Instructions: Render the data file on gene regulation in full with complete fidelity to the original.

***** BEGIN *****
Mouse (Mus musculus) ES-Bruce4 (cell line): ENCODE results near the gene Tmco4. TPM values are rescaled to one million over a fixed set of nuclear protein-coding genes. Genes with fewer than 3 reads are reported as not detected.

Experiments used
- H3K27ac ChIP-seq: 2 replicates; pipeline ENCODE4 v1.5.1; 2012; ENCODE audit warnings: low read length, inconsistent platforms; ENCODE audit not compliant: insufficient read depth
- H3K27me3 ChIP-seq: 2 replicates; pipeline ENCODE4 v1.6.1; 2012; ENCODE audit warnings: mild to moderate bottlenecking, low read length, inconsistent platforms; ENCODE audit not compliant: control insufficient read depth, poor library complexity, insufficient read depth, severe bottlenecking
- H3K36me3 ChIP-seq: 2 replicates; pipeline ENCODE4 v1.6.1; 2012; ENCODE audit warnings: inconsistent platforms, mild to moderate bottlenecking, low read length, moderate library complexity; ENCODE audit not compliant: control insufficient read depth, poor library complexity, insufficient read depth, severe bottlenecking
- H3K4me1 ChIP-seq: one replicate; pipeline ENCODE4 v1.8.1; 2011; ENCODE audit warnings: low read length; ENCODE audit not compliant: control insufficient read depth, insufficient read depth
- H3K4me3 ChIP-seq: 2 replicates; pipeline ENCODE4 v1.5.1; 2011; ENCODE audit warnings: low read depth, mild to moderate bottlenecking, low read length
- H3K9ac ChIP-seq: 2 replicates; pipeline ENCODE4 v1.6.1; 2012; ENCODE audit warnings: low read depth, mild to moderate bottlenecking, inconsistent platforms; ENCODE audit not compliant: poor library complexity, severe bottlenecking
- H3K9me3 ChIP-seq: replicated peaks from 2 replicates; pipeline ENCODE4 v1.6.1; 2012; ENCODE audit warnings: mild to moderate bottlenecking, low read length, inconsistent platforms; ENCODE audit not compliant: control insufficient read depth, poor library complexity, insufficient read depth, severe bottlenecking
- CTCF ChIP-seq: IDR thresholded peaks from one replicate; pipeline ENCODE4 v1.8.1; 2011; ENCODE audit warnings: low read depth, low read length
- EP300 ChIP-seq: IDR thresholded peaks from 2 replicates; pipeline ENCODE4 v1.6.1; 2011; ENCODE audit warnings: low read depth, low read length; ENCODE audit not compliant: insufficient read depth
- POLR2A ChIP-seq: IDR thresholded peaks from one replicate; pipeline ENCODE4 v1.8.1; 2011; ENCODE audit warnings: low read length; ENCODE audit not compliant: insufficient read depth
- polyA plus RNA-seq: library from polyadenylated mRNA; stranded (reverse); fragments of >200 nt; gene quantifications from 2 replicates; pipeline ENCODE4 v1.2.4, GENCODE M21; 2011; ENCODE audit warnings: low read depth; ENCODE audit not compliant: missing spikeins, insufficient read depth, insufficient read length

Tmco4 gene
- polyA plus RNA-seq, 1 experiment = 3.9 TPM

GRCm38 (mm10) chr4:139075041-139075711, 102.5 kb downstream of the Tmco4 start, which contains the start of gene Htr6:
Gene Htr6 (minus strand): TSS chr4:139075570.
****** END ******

Mouse (Mus musculus) ES-Bruce4 (cell line): ENCODE results near the gene Tmco4. TPM values are rescaled to one million over a fixed set of nuclear protein-coding genes. Genes with fewer than 3 reads are reported as not detected.

Experiments used
- H3K27ac ChIP-seq: 2 replicates; pipeline ENCODE4 v1.5.1; 2012; ENCODE audit warnings: low read length, inconsistent platforms; ENCODE audit not compliant: insufficient read depth
- H3K27me3 ChIP-seq: 2 replicates; pipeline ENCODE4 v1.6.1; 2012; ENCODE audit warnings: mild to moderate bottlenecking, low read length, inconsistent platforms; ENCODE audit not compliant: control insufficient read depth, poor library complexity, insufficient read depth, severe bottlenecking
- H3K36me3 ChIP-seq: 2 replicates; pipeline ENCODE4 v1.6.1; 2012; ENCODE audit warnings: inconsistent platforms, mild to moderate bottlenecking, low read length, moderate library complexity; ENCODE audit not compliant: control insufficient read depth, poor library complexity, insufficient read depth, severe bottlenecking
- H3K4me1 ChIP-seq: one replicate; pipeline ENCODE4 v1.8.1; 2011; ENCODE audit warnings: low read length; ENCODE audit not compliant: control insufficient read depth, insufficient read depth
- H3K4me3 ChIP-seq: 2 replicates; pipeline ENCODE4 v1.5.1; 2011; ENCODE audit warnings: low read depth, mild to moderate bottlenecking, low read length
- H3K9ac ChIP-seq: 2 replicates; pipeline ENCODE4 v1.6.1; 2012; ENCODE audit warnings: low read depth, mild to moderate bottlenecking, inconsistent platforms; ENCODE audit not compliant: poor library complexity, severe bottlenecking
- H3K9me3 ChIP-seq: replicated peaks from 2 replicates; pipeline ENCODE4 v1.6.1; 2012; ENCODE audit warnings: mild to moderate bottlenecking, low read length, inconsistent platforms; ENCODE audit not compliant: control insufficient read depth, poor library complexity, insufficient read depth, severe bottlenecking
- CTCF ChIP-seq: IDR thresholded peaks from one replicate; pipeline ENCODE4 v1.8.1; 2011; ENCODE audit warnings: low read depth, low read length
- EP300 ChIP-seq: IDR thresholded peaks from 2 replicates; pipeline ENCODE4 v1.6.1; 2011; ENCODE audit warnings: low read depth, low read length; ENCODE audit not compliant: insufficient read depth
- POLR2A ChIP-seq: IDR thresholded peaks from one replicate; pipeline ENCODE4 v1.8.1; 2011; ENCODE audit warnings: low read length; ENCODE audit not compliant: insufficient read depth
- polyA plus RNA-seq: library from polyadenylated mRNA; stranded (reverse); fragments of >200 nt; gene quantifications from 2 replicates; pipeline ENCODE4 v1.2.4, GENCODE M21; 2011; ENCODE audit warnings: low read depth; ENCODE audit not compliant: missing spikeins, insufficient read depth, insufficient read length

Tmco4 gene
- polyA plus RNA-seq, 1 experiment = 3.9 TPM

GRCm38 (mm10) chr4:139075041-139075711, 102.5 kb downstream of the Tmco4 start, which contains the start of gene Htr6:
Gene Htr6 (minus strand): TSS chr4:139075570.